It’s no spoiler to say that the movie’s bad guys are the recipients of the bloodiest, squishiest, and most satisfying kills. Part of the problem is that the glee with which Roth stages all this action feels somewhat tone deaf when you consider the high-profile instances of gun violence in real life. Of course, Hollywood will never stop pumping out violent, wannabe-escapist entertainment. So the bigger issue with Death Wish is that Roth’s hokey tone doesn’t mesh well with the straightforward presentation here. In other words, this new Death Wish looks and sounds like a serious movie, but there’s absolutely nothing about it that should be taken seriously.
Willis has sadly become a charmless screen presence in recent years, but he’s actually a solid choice for this remake on paper. In the original film, which was based on Brian Garfield’s 1972 novel of the same name, Charles Bronson’s hero was an architect. Making Paul a surgeon — so the character goes from saving lives to taking them — was a nice touch. And Willis, who became a movie star based on his everyman appeal in Die Hard, has the necessarily quality to portray an ordinary citizen who was wronged. Unfortunately, Willis is acting in a far more serious movie than Roth is making, which results in a stoic, disconnected performance. (It’s the same disconnect that pulses throughout the rest of the movie.)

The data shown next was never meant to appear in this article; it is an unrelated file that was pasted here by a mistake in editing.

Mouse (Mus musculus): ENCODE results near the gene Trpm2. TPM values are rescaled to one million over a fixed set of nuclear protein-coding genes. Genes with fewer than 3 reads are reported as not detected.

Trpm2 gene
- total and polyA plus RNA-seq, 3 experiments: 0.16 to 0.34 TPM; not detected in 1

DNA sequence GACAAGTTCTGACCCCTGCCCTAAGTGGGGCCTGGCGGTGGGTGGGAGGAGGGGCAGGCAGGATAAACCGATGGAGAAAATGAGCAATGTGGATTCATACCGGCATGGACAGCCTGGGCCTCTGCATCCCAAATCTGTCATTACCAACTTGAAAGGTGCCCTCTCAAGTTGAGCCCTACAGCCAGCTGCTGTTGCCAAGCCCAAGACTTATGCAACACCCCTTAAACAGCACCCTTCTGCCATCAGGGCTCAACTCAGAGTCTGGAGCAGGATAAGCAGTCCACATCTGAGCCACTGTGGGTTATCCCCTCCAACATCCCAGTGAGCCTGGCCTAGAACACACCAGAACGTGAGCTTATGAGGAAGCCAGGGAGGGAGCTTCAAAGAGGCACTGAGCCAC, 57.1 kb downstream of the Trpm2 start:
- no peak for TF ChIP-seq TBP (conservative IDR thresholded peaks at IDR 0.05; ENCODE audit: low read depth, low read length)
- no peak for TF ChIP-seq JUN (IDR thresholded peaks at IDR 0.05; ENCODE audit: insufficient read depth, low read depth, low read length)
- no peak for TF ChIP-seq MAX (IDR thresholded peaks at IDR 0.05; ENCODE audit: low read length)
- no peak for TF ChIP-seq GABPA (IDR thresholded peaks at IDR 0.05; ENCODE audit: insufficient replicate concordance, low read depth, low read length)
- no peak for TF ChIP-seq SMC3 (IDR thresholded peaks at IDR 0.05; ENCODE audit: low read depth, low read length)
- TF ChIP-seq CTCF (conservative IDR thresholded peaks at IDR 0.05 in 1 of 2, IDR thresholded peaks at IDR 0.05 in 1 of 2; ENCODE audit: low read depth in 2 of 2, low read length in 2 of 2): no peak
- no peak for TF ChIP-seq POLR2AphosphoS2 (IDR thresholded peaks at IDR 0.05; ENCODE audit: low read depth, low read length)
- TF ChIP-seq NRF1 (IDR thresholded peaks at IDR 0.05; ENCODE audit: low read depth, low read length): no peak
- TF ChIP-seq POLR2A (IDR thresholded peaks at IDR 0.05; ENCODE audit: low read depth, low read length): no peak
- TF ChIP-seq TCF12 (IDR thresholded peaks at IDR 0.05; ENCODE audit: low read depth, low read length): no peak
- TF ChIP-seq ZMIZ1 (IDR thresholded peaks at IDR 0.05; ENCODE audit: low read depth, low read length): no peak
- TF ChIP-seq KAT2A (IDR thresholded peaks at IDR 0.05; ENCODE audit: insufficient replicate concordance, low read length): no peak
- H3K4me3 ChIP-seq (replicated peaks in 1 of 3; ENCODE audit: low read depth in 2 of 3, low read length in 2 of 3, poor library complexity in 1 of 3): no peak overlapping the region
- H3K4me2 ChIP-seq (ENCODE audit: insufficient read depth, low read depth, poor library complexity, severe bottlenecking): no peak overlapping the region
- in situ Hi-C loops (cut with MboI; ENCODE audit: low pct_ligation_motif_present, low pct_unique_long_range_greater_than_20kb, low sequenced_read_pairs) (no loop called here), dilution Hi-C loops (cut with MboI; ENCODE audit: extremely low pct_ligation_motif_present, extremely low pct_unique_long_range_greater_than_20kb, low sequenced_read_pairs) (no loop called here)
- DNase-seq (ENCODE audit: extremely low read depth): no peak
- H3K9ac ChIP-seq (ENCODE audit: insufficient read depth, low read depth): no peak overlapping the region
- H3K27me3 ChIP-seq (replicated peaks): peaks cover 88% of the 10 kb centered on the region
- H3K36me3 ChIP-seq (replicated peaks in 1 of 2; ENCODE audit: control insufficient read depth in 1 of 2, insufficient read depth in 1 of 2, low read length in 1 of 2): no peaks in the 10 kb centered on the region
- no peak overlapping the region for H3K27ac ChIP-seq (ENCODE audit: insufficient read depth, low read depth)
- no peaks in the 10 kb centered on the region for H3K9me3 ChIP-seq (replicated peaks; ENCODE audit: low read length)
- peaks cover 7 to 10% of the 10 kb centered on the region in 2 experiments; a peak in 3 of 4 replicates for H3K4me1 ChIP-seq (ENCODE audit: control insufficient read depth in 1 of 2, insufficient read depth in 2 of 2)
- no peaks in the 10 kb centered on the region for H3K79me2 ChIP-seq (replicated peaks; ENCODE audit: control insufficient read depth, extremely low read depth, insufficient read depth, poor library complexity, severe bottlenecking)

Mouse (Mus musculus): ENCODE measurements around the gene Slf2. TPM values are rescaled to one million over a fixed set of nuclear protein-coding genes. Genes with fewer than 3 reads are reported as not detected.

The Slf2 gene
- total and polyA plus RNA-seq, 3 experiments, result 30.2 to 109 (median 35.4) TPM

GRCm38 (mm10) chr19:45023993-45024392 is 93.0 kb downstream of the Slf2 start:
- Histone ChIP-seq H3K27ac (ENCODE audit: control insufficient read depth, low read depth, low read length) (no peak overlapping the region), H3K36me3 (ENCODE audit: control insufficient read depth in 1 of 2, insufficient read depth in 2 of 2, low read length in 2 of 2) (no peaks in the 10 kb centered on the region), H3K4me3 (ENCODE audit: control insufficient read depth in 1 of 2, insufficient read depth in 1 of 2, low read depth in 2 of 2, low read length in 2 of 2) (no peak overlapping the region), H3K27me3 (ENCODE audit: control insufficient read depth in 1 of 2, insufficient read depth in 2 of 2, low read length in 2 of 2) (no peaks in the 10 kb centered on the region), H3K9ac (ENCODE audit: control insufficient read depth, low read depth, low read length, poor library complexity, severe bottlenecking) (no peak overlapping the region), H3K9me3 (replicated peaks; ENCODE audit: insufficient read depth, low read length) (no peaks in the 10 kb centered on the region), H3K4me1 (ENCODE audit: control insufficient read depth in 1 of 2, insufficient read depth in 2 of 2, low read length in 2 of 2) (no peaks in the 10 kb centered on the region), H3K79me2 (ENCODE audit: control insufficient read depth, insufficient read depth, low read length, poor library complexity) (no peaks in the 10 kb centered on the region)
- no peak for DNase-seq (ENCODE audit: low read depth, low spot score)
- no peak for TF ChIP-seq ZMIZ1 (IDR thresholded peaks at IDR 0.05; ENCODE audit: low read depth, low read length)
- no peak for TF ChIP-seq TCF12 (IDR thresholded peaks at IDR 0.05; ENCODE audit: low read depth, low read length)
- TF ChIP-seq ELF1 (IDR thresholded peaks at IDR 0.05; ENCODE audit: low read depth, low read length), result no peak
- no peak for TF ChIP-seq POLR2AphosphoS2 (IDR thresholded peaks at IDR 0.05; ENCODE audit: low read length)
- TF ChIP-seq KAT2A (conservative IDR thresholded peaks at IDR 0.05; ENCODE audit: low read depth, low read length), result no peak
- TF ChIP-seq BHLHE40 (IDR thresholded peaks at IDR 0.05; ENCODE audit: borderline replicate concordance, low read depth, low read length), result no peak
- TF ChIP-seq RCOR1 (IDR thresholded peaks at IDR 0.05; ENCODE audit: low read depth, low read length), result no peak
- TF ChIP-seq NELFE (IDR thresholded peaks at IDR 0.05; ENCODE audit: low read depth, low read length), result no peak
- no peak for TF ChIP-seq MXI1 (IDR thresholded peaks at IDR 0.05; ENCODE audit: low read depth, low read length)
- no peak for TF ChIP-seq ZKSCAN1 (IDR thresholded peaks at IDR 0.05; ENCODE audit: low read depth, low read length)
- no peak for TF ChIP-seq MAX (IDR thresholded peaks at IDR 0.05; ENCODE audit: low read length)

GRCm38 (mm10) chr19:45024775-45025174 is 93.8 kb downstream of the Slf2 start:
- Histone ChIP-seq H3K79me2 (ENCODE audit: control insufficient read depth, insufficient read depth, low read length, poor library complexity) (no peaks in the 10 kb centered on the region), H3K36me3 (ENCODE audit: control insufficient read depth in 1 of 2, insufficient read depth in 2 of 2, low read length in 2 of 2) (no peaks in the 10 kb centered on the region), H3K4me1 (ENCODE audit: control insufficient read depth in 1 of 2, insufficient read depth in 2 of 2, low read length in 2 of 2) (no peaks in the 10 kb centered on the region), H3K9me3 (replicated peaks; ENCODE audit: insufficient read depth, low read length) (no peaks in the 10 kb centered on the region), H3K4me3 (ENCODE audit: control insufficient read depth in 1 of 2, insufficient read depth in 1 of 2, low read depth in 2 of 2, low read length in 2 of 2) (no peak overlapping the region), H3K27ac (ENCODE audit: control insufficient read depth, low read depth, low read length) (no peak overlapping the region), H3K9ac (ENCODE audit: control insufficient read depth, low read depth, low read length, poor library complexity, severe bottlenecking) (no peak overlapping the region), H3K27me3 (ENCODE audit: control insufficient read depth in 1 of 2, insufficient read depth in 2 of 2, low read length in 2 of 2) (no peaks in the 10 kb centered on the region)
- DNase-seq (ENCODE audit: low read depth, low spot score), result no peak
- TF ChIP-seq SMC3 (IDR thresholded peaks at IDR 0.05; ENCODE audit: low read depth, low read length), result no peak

The rest of the cast doesn’t leave much of a mark. Vincent D’Onofrio had potential as Paul’s wiseguy, screw-up brother, but is largely underused. I did enjoy Norris’ friendly, patient presence here: after years of being duped on Breaking Bad, the actor has plenty of experience playing a law enforcement agent who is a couple steps behind our antihero. We don’t really get to know much about the attackers, but that’s sort of the point: the real bad guy in the movie is the process that lets them get away with their brutal behavior.
I will say this new version of Death Wish did a decent job of incorporating some modern touches. Paul’s profile as the Grim Reaper is raised after his exploits are captured on a smart phone and posted online. (He amusingly becomes a meme.) It proves that updating Death Wish is a worthwhile idea, even if the timing with this particular version turned out to be way off.
Death Wish is presented in its original aspect ratio of 2.40:1. The ultra-high-definition image presentation is arrived at with an HEVC codec at an average of 80 mbps. The transfer is upconverted from a 2K intermediate and does some things a little better than the earlier Blu-ray release. Colors pop just a little bit more, particularly in the brighter light of Paul’s hospital and home environments. Certainly the HDR offers a good deal of that boost, but the real upgrade can be found in the black levels and superior contrast which combine to offer nice shadow definition and much finer detail in those darker scenes. You get some nice bump in textures, which offer the best contrast between Paul’s two very different worlds here.